Today—some reflections on periphery and center, the province and global culture, and a literary legacy interrupted, lost, and re-imagined.
Buchach is a charming town of some twelve thousand people. It is nestled along a river among picturesque forests of the southern Ternopil region of western Ukraine. As with many small towns, the atmosphere is placid. And many residents may not know every aspect of their local heritage.
A new initiative with the launch of the Agnon Literary Center explores this heritage. The energetic young arts activist Mariana Maksymiak set out to return to Buchach an important aspect of its literary identity. She organized weekly events at an informal art space that attracted a growing local audience. These cultural initiatives are still rare in the smaller towns of Ukraine. And she turned to restoring a link between contemporary Buchach and a literary legend.
[Makysmiak English-language audio clip.]
Who was Agnon? First, some history. During the Habsburg Empire Buchach developed into an important county center and had a Jewish majority until 1914. The town was ruined by the First World War but still had a substantial Jewish presence until the 1940s.
Several prominent Jews were born in Buchach, among them the renowned Israeli writer and Nobel Prize laureate Shmuel Yosef Agnon. Born in 1888, Agnon was raised in a mixed cultural atmosphere. Yiddish was the language of the house and Hebrew the language of the Bible and the Talmud he studied.
Agnon began writing Yiddish and Hebrew poems in childhood and was getting published by the time he was a teenager. He then turned to short stories and novels, written initially in Yiddish. They documented the shtetl world of his youth and a traditional way of life that would not last.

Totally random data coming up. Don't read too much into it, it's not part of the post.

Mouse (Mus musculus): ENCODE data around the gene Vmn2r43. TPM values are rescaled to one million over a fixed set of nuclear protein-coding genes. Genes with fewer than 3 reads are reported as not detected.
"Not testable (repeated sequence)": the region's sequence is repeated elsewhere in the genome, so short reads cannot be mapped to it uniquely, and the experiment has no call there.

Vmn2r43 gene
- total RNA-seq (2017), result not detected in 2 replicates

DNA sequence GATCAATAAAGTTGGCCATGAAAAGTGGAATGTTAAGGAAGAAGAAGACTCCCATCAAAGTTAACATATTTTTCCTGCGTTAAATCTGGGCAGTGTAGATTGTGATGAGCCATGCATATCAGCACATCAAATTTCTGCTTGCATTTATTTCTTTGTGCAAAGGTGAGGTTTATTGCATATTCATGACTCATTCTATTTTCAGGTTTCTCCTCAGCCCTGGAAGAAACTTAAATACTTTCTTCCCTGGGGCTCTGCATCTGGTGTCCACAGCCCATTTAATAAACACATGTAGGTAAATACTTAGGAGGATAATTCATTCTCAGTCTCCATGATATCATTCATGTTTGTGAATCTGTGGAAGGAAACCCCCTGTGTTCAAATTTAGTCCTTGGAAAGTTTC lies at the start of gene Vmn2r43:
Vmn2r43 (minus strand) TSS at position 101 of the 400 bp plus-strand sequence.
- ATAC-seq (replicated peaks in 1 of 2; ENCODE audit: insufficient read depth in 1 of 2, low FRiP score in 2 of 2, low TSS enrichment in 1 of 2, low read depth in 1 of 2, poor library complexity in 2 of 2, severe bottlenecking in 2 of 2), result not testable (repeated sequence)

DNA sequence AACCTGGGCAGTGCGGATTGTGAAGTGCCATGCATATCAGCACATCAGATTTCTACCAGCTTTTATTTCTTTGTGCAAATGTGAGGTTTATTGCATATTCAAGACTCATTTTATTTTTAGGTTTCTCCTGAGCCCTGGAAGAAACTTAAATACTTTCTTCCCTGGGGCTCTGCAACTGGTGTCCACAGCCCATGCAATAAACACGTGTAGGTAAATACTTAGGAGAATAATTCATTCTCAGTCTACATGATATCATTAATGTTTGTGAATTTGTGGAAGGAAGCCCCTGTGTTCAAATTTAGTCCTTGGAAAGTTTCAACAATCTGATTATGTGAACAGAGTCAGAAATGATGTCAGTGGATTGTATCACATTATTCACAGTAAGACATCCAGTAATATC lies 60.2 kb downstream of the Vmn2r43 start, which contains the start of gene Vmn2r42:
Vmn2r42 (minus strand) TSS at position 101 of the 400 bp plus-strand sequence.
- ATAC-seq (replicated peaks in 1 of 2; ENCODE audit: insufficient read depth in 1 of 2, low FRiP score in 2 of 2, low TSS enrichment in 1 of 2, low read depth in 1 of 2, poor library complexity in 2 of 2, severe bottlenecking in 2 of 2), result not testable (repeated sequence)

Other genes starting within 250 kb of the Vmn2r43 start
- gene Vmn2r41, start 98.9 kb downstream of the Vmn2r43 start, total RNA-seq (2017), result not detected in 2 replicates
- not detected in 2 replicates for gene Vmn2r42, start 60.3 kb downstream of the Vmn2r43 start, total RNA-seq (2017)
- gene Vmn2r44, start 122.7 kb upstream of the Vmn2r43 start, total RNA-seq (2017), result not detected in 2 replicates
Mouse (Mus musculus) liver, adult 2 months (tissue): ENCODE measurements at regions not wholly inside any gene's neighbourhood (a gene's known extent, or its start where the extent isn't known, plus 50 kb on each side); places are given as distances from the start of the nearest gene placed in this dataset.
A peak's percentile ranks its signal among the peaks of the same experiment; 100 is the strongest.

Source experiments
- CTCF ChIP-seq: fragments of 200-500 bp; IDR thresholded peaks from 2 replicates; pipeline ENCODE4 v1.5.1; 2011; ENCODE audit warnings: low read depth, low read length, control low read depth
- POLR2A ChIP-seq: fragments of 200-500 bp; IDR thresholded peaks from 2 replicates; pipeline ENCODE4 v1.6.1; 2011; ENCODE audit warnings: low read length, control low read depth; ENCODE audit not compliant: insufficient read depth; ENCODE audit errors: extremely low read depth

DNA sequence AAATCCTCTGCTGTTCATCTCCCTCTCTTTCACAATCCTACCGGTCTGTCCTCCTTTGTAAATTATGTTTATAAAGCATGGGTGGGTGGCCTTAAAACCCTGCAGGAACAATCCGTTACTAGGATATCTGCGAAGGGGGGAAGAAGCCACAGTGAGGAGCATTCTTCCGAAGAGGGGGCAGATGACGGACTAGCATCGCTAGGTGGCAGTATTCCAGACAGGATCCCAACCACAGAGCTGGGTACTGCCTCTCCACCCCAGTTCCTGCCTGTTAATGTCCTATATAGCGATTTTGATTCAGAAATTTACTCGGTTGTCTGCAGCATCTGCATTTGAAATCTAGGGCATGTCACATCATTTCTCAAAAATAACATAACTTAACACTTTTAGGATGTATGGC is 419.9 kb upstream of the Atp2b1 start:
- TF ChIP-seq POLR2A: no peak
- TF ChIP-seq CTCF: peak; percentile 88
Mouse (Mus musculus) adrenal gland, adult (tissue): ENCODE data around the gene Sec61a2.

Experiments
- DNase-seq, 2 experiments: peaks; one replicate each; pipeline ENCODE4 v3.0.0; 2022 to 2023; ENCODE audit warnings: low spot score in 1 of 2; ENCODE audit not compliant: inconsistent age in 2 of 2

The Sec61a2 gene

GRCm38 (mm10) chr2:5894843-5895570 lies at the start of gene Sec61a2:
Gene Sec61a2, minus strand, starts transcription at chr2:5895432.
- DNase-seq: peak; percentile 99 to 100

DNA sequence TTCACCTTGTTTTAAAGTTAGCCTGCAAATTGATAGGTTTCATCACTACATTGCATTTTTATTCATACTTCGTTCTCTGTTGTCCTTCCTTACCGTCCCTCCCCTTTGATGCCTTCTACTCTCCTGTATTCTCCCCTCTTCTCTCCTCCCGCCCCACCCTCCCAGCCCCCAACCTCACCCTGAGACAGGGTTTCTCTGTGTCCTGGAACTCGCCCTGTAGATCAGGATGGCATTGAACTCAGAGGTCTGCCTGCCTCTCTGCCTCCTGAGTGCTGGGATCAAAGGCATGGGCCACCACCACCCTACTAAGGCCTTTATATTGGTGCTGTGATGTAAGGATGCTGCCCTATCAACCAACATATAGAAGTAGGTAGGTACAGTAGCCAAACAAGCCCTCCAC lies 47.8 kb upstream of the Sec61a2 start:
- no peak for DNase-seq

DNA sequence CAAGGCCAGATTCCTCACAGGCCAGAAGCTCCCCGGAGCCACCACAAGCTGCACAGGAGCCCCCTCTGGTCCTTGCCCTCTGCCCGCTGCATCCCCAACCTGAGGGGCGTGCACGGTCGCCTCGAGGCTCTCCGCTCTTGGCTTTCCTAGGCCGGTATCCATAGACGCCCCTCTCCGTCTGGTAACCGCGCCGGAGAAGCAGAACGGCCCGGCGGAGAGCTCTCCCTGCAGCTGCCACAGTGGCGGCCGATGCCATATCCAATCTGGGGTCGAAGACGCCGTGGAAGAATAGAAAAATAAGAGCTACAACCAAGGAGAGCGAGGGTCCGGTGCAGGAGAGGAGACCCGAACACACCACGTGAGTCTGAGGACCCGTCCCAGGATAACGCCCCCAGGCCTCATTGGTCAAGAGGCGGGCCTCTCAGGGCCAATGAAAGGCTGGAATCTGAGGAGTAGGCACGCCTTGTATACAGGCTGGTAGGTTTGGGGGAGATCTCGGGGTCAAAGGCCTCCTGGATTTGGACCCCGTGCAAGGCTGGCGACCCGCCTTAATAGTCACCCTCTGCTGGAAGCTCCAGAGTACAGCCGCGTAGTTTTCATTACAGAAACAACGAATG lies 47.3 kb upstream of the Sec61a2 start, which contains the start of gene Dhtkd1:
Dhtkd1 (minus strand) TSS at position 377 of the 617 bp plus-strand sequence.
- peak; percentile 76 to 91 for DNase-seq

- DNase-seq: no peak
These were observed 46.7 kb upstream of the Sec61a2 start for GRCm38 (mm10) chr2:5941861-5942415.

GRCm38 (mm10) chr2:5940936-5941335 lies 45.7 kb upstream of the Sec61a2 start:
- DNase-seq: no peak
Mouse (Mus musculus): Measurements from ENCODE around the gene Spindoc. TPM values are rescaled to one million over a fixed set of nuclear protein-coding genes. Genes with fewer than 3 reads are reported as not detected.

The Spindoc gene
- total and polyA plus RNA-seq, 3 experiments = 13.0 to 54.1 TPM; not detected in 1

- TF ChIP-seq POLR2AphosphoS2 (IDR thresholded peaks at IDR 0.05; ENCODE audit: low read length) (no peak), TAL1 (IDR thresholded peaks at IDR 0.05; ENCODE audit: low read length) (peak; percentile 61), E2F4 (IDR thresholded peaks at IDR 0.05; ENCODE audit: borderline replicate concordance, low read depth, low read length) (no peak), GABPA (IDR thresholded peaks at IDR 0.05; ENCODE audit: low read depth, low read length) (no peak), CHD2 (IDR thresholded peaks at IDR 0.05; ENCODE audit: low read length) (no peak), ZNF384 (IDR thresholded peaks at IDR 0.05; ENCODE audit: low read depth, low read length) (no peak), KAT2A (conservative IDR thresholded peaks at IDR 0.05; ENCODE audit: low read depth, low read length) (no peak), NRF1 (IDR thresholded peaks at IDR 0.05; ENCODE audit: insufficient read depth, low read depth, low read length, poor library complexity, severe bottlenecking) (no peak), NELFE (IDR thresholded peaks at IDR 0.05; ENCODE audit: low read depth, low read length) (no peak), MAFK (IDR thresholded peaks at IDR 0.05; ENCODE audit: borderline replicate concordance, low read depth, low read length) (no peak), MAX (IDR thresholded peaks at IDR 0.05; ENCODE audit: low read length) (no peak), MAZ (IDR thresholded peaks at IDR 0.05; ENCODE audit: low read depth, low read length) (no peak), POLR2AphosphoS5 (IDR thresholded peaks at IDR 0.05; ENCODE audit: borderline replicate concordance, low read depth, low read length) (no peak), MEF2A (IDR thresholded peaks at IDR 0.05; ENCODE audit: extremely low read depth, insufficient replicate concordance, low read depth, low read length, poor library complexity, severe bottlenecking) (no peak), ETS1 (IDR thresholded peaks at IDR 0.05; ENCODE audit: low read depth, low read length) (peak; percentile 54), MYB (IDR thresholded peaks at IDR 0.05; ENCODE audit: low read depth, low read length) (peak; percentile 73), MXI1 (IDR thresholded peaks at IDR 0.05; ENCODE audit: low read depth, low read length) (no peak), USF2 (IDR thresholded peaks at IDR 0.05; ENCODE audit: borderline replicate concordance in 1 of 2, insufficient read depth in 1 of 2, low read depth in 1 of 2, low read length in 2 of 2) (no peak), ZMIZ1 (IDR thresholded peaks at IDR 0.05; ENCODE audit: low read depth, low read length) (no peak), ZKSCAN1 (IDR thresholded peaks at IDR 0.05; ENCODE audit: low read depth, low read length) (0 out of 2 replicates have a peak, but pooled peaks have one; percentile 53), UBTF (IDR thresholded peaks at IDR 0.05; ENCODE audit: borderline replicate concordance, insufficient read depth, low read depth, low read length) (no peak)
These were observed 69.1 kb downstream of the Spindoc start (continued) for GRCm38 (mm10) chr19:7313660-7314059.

Agnon left Buchach in 1907 and emigrated to Palestine. There he embraced a more secular lifestyle as well as Zionism, and wrote in Hebrew. Buchach and Galicia however had a place in his literary work for the rest of his life.
This is shown by his novel A Guest for the Night, hailed by the Nobel committee as his greatest achievement. The novel is based on a visit Agnon made in 1930 to Buchach. He was deeply affected by the troubled landscape of the Jewish community in the town in the aftermath of a devastating war, a war that would be overshadowed by later events.
The novel was released in September 1939, the very month Nazi Germany invaded Poland, an eerie premonition of the catastrophes to come.
In 1966, Agnon was awarded the Nobel Prize in Literature. The Academy was impressed by, as they stated, “his profoundly characteristic narrative art with motifs from the life of the Jewish people”. Agnon was the first Hebrew-language writer to win the award.
Mariana Maksymiak points out that for contemporary Buchach “the war, forgotten people, lost streets—this all exists around us even if it is ruined.”
[Ukrainian language audio clip]
With her center, she says, “We want to return Agnon’s memory to the literary map of Ukraine. We want to do translation projects into Ukrainian and other literary events and presentations.”
Maksymiak’s work is slowly taking on a wider resonance. Buchach and the Center have recently been included in the international Shtetl Routes program launched in neighboring Poland.
Hillel Seidman, an admirer of Agnon’s from Buchach, called the writer a “literary archivist of the destroyed civilization of Galician Jews, their traditions and creativeness, all framed in undisturbed piety and simple faith.”
In his Nobel acceptance speech, Agnon remarked: “I was five years old when I wrote my first song. After that I made many songs, but nothing has remained of them all. My father’s house, where I left a roomful of writings, was burned down in the First World War and all I had left there was burned with it.”
This has been Ukrainian Jewish Heritage on Nash Holos Ukrainian Roots Radio. From San Francisco, I’m Peter Bejger. Until next time, shalom!